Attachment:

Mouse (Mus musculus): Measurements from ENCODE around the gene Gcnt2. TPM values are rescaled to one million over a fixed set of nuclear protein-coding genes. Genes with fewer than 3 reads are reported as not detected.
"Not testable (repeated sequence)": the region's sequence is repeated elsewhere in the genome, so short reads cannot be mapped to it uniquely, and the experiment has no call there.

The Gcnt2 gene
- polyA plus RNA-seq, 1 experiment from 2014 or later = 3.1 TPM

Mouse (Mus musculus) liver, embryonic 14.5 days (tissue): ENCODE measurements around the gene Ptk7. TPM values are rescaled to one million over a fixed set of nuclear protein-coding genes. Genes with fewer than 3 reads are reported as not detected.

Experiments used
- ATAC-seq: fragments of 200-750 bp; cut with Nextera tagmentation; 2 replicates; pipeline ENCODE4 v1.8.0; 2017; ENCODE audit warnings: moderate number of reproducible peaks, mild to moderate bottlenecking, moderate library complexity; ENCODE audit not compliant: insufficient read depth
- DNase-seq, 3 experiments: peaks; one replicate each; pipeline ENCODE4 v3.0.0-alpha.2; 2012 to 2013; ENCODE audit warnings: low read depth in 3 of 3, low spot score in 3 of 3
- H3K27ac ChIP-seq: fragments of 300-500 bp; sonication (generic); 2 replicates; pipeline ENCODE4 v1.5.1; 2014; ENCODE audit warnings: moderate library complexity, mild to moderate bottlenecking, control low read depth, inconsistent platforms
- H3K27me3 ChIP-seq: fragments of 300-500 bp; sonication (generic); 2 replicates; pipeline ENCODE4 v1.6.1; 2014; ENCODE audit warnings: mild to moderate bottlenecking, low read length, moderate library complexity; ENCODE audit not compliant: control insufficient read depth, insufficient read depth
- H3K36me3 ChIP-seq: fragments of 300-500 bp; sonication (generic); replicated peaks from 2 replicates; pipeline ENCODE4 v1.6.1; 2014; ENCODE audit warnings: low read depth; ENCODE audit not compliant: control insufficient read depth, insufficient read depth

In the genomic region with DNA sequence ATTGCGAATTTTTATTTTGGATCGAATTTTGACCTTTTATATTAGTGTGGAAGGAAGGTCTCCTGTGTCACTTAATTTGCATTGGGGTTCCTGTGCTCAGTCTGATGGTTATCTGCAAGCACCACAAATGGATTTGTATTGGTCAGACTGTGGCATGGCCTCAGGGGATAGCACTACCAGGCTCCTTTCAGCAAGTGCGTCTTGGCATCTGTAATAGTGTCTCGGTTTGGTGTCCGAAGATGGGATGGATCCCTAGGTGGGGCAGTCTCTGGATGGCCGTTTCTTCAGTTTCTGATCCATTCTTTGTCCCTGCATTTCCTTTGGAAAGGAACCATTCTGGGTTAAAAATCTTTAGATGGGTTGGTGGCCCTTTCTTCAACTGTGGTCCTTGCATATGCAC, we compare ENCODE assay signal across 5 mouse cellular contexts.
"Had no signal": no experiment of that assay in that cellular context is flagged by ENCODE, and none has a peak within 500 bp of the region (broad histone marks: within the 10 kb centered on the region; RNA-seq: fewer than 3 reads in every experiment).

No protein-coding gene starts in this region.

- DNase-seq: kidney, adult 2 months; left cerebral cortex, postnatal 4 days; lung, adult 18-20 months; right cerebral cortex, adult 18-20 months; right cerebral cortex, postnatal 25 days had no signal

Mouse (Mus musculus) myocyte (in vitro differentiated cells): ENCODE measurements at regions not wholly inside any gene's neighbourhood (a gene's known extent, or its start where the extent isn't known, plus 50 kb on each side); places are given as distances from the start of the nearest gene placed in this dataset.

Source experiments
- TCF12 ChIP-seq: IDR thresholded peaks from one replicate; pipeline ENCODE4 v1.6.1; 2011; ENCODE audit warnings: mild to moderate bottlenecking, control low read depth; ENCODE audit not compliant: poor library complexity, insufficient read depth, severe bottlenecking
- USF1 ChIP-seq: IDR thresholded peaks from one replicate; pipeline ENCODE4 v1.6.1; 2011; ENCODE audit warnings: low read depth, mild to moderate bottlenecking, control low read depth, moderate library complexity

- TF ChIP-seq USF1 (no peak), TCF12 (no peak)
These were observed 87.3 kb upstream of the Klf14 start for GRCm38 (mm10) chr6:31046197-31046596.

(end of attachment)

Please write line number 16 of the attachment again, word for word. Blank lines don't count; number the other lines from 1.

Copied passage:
Mouse (Mus musculus) myocyte (in vitro differentiated cells): ENCODE measurements at regions not wholly inside any gene's neighbourhood (a gene's known extent, or its start where the extent isn't known, plus 50 kb on each side); places are given as distances from the start of the nearest gene placed in this dataset.